But what’s, you know, one of the things that’s interesting about this is it was all going fine until what happened just a few weeks later. That’s when Putin annexes Crimea, that’s when he intervenes in Ukraine. That’s when the U.S. and EU imposed sanctions on Russia. One of the sanctioned entities by the EU was Sberbank, the Russian majority state-owned bank that was going to finance the Trump Tower deal.

And what’s interesting is that the deal collapses after the imposition of sanctions. So sort of as a starting point, if you’re trying to understand where Donald Trump was coming from on the issue of U.S.-Russia relations and sanctions, it’s useful to note that sanctions are pretty much screwed up his, this long-cherished project to build a Trump Tower in Moscow. And I think that’s certainly something to keep in mind when one looks at Trump’s responses very early on to questions about sanctions. He was, you know, was one of the first questions, as we lay out in the book, he gets asked a few weeks into his campaign by Maria Butina, the suspected, well, the aide de camp of Aleksandr Torshin, the Russian central banker who’s been long suspected of organized crime ties, who’s been investigated by the Spanish police for his ties to Russian-organized crime. And Butina nails him down very early on, saying if he’s president, we wouldn’t need sanctions.

AARON MATE: But then when it comes to the central issue of coordination, and this longstanding relationship between the two, which is a central claim of the Steele dossier, which you also write about-. I mean, the Steele dossier contends that there is this relationship between Trump and Russia that goes back many years. And in fact, it also says that the Russian government has floated real estate deals to trump over many years, but Trump himself has turned them down. How does, how, then, does all that square with Trump trying to build a Trump Tower in Moscow twice, and that not happening? But not because Trump said no, but because the sanctions, as you say, and then later on because he couldn’t get financing from the Russian government?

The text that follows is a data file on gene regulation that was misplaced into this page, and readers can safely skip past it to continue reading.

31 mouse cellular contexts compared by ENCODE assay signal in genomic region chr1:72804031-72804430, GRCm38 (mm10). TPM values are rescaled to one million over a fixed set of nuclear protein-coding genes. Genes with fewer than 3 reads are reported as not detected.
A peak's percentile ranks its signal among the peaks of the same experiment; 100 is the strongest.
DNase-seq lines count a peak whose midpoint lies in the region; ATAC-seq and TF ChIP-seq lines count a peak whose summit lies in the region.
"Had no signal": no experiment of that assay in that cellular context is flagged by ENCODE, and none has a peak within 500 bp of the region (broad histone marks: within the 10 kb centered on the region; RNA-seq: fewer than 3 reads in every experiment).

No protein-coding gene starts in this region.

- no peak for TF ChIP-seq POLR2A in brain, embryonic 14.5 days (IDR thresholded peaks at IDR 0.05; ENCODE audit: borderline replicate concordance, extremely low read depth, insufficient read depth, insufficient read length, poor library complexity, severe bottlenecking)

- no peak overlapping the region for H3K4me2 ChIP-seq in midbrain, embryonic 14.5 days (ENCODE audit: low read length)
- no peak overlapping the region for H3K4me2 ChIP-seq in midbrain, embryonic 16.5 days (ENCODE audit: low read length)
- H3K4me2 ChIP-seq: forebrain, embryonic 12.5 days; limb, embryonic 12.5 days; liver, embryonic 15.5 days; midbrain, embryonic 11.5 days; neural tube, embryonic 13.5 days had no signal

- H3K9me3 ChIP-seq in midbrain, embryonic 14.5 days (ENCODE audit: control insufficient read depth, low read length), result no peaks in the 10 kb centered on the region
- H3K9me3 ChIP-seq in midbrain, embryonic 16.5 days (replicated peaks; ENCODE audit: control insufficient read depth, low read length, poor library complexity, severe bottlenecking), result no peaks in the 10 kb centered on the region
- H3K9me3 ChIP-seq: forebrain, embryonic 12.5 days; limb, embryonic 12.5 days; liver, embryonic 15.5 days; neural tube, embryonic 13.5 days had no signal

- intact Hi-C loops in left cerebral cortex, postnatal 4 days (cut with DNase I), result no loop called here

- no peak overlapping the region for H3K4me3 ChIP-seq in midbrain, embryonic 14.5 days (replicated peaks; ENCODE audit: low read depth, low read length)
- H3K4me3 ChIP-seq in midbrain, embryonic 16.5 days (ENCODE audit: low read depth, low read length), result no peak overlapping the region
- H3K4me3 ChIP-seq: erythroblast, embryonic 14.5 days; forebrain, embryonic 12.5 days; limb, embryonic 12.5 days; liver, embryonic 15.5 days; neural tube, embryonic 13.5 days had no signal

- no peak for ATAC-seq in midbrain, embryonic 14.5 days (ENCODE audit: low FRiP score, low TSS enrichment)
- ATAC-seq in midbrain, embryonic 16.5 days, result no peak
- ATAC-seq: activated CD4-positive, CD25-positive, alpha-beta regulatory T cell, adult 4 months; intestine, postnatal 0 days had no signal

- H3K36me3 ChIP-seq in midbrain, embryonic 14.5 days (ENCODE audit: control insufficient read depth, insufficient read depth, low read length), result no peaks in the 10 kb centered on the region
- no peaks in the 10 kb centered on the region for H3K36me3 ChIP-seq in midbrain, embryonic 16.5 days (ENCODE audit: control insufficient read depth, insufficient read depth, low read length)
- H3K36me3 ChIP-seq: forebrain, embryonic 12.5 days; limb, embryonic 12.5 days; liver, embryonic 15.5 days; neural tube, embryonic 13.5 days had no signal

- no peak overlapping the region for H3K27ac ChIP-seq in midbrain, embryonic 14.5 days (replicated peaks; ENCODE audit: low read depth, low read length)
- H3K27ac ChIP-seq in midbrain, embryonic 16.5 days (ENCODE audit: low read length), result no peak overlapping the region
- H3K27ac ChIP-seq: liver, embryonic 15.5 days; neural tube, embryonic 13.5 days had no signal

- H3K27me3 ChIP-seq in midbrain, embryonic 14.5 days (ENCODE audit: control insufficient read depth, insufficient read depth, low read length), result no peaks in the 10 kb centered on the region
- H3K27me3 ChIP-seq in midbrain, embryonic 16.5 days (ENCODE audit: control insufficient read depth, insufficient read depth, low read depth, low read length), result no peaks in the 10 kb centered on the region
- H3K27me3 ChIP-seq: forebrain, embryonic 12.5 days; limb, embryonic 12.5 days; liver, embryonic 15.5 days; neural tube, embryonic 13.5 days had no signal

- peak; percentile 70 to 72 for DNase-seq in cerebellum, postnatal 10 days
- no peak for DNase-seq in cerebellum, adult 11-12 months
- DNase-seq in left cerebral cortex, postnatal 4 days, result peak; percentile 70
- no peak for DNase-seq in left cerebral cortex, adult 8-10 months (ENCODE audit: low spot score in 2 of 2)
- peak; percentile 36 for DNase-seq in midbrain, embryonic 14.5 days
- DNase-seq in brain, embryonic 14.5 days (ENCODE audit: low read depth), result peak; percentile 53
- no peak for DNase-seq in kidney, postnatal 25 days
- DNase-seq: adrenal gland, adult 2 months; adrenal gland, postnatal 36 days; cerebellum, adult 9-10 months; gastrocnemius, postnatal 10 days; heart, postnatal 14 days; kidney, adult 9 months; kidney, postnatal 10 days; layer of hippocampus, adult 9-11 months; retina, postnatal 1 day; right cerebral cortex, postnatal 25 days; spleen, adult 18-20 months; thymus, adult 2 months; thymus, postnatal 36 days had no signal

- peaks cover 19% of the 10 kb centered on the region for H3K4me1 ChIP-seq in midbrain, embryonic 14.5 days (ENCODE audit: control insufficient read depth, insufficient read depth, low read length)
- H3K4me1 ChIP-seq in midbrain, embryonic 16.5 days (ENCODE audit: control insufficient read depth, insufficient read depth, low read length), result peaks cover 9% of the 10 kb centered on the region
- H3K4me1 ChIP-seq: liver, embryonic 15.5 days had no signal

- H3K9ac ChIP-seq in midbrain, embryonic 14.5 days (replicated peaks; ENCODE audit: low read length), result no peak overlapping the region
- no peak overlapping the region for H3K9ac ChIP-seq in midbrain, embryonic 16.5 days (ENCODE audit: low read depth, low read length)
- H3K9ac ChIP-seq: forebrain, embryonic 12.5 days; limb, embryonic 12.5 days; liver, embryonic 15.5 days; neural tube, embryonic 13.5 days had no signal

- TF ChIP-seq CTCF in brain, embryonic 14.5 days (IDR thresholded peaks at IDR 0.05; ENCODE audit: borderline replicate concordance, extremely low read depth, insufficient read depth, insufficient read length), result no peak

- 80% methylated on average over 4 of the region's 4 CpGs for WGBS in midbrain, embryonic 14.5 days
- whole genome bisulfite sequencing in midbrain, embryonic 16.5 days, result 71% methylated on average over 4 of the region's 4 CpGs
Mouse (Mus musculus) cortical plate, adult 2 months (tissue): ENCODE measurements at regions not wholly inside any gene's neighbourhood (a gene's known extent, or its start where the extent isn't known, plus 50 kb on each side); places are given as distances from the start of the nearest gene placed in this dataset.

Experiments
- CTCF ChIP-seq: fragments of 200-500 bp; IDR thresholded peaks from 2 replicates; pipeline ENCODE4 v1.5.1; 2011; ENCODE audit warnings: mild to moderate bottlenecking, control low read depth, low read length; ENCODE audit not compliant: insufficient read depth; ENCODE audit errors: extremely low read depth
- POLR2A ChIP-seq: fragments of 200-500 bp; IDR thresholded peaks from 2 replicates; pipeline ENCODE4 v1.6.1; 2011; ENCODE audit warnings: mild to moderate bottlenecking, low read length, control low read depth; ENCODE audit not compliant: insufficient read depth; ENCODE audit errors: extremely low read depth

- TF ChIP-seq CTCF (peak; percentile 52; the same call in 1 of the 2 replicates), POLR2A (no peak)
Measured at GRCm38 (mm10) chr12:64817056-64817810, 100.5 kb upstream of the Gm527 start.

MICHAEL ISIKOFF: Well, look, I think we put the Steele dossier under a microscope and give it some scrutiny in the book. And you know, I think if you’ve, if you’ve read the chapter on that, we do raise questions about some of the claims in the Steele dossier. Certainly some of the sourcing is, is exceedingly murky and hard to, you know, it’s hard to figure out what to make of it. And I think some of the, the allegations in the Steele dossier, you know, we simply have no evidence to support them. But that doesn’t take away from A, the larger point of the Steele dossier, that there was a Russian effort to cultivate Trump. There clearly was that. And-.

AARON MATE: But Michael, how do we know that? How do we, I mean-.

MICHAEL ISIKOFF: How do we know that there was a Russian effort to-.

AARON MATE: A Russian effort to cultivate Trump. And on the question of sources of Steele, I did learn a lot from your book. You report that Steele’s sources were, on the one hand, secondhand in one case. And then in another case it came from the lover of a Kremlin insider, and the words used as ‘pillow talk,’ is also the basis for another of Steele’s sources, which I find very illuminating. But yes, but how do we know that there was a deliberate Russian government effort to cultivate Trump? Becaue this is the central question, or one of them.

MICHAEL ISIKOFF: Well, I think that there’s a body of evidence on this matter. Let’s go back to the aforementioned Aleksandr Torshin, who is somebody who’s clearly a Kremlin insider with close ties to Putin, who is making multiple efforts to make contact with the Trump campaign, to set up meetings with the Trump campaign, to set up a summit between Trump and Putin during the election. Who was in Louisville for the NRA convention and met Donald Trump Jr. There’s a rather extensive email trail on this, and we quote from some of the e-mails on that in the in the book. Let’s go back to the Agalarovs, again. Remember-.